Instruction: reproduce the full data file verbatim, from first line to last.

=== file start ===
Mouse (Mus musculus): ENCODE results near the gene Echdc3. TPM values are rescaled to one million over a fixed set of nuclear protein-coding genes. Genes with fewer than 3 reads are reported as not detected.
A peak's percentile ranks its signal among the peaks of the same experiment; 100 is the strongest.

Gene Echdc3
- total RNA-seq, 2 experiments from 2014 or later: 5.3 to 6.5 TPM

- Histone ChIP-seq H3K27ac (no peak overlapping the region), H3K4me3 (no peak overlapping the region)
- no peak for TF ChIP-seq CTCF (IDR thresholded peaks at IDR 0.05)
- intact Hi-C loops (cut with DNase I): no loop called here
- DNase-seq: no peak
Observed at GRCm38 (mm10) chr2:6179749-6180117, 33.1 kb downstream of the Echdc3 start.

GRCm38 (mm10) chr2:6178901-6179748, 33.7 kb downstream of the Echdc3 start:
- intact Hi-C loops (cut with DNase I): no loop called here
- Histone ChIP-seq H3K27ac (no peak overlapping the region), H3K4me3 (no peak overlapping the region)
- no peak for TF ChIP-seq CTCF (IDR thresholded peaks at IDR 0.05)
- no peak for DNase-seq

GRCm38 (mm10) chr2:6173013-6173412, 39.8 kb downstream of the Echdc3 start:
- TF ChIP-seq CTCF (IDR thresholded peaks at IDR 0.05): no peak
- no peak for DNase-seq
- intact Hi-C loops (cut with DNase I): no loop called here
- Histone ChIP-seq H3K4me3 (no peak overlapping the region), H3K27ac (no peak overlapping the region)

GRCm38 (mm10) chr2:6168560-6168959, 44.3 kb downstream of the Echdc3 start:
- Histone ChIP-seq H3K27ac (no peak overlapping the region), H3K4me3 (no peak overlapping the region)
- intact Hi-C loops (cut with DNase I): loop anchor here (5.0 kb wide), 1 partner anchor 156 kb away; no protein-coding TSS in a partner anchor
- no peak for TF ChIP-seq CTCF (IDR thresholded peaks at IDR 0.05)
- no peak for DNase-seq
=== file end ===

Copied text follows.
Mouse (Mus musculus): ENCODE results near the gene Echdc3. TPM values are rescaled to one million over a fixed set of nuclear protein-coding genes. Genes with fewer than 3 reads are reported as not detected.
A peak's percentile ranks its signal among the peaks of the same experiment; 100 is the strongest.

Gene Echdc3
- total RNA-seq, 2 experiments from 2014 or later: 5.3 to 6.5 TPM

- Histone ChIP-seq H3K27ac (no peak overlapping the region), H3K4me3 (no peak overlapping the region)
- no peak for TF ChIP-seq CTCF (IDR thresholded peaks at IDR 0.05)
- intact Hi-C loops (cut with DNase I): no loop called here
- DNase-seq: no peak
Observed at GRCm38 (mm10) chr2:6179749-6180117, 33.1 kb downstream of the Echdc3 start.

GRCm38 (mm10) chr2:6178901-6179748, 33.7 kb downstream of the Echdc3 start:
- intact Hi-C loops (cut with DNase I): no loop called here
- Histone ChIP-seq H3K27ac (no peak overlapping the region), H3K4me3 (no peak overlapping the region)
- no peak for TF ChIP-seq CTCF (IDR thresholded peaks at IDR 0.05)
- no peak for DNase-seq

GRCm38 (mm10) chr2:6173013-6173412, 39.8 kb downstream of the Echdc3 start:
- TF ChIP-seq CTCF (IDR thresholded peaks at IDR 0.05): no peak
- no peak for DNase-seq
- intact Hi-C loops (cut with DNase I): no loop called here
- Histone ChIP-seq H3K4me3 (no peak overlapping the region), H3K27ac (no peak overlapping the region)

GRCm38 (mm10) chr2:6168560-6168959, 44.3 kb downstream of the Echdc3 start:
- Histone ChIP-seq H3K27ac (no peak overlapping the region), H3K4me3 (no peak overlapping the region)
- intact Hi-C loops (cut with DNase I): loop anchor here (5.0 kb wide), 1 partner anchor 156 kb away; no protein-coding TSS in a partner anchor
- no peak for TF ChIP-seq CTCF (IDR thresholded peaks at IDR 0.05)
- no peak for DNase-seq